Cultural transmission of tool selection in wild chimpanzees (Pan troglodytes verus)
Friday seminar by Lydia V. Luncz, University of Oxford, Oxford, UK
Diversity in percussive tool selection among neighboring chimpanzee (Pan troglodytes verus) communities has been shown to be group-specific and independent of ecological or genetic diversity. One of the most remarkable differences between groups is hammer selection during percussive nut-cracking in the Tai National Park in Côte d´Ivoire, West Africa. To crack open their main target nut, Coula edulis, they use wooden and stone hammers. Despite similar nut hardness and availability of raw materials in each groups’ territory, preference of tool material and tool size differs between groups. Interestingly, these group specific tool preferences remain stable and persist over time despite frequent female migration between groups. To investigate the underlying reasons for the establishment and maintenance of diversity between groups we studied the behavior of new immigrants. By recovering used tool remains at abandoned nut-cracking sites in the immigrants previous home range we reconstructed tool selection patterns of these females’ group prior to immigration. Comparing these patterns with direct observations after immigration, we demonstrate that new females were conforming to the tool selection pattern of their new community. Differences in the efficiency of tool properties suggest that these immigrants are exposed to costs or benefits in personal foraging success and adopt to tool norms despite personal knowledge of a more efficient foraging behaviour. Conformity is observed repeatedly during migrating events in chimpanzees, highlighting the importance of group belonging in wild animals.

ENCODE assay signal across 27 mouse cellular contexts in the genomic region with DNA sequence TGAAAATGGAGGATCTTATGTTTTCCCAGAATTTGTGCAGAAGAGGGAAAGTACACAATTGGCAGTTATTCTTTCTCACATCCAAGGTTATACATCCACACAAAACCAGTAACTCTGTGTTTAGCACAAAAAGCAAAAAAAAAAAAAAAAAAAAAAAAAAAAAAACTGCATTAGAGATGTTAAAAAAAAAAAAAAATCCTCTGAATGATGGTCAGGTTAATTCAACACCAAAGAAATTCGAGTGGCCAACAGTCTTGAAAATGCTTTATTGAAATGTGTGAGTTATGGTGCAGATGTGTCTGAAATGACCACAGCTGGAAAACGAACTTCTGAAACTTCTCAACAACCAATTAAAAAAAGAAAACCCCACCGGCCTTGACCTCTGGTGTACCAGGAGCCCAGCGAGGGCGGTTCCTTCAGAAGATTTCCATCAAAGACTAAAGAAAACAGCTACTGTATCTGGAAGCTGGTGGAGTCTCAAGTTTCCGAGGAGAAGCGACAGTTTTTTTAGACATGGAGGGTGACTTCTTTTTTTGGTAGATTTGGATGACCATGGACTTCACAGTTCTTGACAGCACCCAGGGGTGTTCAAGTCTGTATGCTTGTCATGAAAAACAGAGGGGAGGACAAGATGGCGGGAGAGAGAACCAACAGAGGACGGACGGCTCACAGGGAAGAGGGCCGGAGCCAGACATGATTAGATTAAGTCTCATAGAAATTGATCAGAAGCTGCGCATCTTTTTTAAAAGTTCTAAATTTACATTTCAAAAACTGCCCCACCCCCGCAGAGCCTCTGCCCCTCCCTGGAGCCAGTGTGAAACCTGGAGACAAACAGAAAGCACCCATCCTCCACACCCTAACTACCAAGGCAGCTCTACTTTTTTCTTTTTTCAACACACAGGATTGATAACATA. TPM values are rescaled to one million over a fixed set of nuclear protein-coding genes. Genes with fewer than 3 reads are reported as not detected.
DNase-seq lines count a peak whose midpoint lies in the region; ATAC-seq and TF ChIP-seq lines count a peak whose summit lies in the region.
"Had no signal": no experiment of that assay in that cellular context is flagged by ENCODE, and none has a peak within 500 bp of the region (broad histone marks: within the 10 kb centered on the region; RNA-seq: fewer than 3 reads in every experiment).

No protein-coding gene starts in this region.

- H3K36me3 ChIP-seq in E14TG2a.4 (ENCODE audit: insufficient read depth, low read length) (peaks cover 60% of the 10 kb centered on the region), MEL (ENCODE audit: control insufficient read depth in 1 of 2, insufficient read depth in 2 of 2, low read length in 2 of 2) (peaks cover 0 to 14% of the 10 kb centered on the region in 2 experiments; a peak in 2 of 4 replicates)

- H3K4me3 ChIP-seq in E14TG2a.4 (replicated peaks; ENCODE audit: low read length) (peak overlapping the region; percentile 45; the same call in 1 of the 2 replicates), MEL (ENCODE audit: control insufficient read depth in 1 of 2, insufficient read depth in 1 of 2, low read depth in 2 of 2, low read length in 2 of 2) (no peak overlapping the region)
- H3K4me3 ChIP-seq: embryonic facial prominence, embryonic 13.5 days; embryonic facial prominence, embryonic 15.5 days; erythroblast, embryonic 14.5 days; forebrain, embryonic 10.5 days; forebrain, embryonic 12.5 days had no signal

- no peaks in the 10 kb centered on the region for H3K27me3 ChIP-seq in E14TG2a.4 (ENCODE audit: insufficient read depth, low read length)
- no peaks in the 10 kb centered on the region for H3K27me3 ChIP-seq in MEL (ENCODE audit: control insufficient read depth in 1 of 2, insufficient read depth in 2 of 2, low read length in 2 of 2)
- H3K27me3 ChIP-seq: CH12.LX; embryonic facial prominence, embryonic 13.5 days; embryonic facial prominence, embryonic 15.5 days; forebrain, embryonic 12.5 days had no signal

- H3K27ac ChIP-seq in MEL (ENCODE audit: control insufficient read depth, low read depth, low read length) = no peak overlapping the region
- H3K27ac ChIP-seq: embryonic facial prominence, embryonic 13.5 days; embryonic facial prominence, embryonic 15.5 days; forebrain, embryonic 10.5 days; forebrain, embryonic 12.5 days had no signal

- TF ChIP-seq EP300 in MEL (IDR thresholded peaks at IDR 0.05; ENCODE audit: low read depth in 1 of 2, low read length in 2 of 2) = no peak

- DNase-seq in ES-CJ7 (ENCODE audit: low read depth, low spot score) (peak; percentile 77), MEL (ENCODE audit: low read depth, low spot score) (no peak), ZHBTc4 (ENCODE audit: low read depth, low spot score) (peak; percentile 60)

Lydia V. Luncz
Leverhulme Early Career Fellow
Institute for Cognitive and Evolutionary Anthropology, University of Oxford, Oxford, UK